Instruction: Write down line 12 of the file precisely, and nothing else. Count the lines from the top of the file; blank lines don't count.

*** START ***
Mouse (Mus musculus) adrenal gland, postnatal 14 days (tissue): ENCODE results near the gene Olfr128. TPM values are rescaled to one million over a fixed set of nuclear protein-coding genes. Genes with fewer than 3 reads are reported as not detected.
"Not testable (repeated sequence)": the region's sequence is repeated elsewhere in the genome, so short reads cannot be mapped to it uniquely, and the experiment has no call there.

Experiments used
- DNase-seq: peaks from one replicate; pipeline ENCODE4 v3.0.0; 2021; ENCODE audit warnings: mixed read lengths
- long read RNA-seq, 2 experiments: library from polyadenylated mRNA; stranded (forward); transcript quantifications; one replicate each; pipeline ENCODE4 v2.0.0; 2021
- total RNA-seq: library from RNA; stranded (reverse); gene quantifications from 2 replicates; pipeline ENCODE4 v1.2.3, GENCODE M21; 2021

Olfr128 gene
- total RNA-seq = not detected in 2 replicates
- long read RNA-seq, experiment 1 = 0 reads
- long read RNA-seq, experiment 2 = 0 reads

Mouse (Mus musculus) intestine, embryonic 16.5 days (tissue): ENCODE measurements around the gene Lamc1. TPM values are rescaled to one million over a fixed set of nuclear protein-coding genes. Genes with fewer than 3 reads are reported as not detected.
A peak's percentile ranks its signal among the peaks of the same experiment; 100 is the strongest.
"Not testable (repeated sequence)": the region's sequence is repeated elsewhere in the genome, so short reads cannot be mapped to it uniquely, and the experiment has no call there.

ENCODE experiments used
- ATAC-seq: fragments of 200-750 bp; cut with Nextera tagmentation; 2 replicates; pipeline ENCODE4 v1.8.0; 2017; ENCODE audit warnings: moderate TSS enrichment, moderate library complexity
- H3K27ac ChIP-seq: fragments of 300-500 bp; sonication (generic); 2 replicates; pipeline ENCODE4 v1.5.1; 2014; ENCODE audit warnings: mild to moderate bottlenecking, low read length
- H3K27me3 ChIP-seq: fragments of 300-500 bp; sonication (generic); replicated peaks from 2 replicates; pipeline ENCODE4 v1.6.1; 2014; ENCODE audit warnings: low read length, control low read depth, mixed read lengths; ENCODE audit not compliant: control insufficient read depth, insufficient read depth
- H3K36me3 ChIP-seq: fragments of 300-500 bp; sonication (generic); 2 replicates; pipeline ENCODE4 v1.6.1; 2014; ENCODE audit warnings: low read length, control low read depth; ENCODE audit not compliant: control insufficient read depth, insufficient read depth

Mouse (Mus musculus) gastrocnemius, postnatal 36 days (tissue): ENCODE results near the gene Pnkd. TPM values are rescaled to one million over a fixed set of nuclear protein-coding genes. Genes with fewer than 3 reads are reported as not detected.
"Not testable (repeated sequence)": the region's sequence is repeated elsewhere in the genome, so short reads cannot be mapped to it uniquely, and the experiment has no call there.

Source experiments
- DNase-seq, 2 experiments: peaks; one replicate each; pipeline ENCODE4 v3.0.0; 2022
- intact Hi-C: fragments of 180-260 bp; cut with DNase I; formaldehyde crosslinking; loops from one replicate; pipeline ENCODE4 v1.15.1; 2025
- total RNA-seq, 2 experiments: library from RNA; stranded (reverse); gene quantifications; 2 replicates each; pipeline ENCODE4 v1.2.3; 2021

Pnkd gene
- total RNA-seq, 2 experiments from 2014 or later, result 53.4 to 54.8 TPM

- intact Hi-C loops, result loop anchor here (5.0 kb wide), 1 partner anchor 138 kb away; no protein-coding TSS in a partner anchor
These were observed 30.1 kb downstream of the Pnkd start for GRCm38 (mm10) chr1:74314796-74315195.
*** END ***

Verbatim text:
A peak's percentile ranks its signal among the peaks of the same experiment; 100 is the strongest.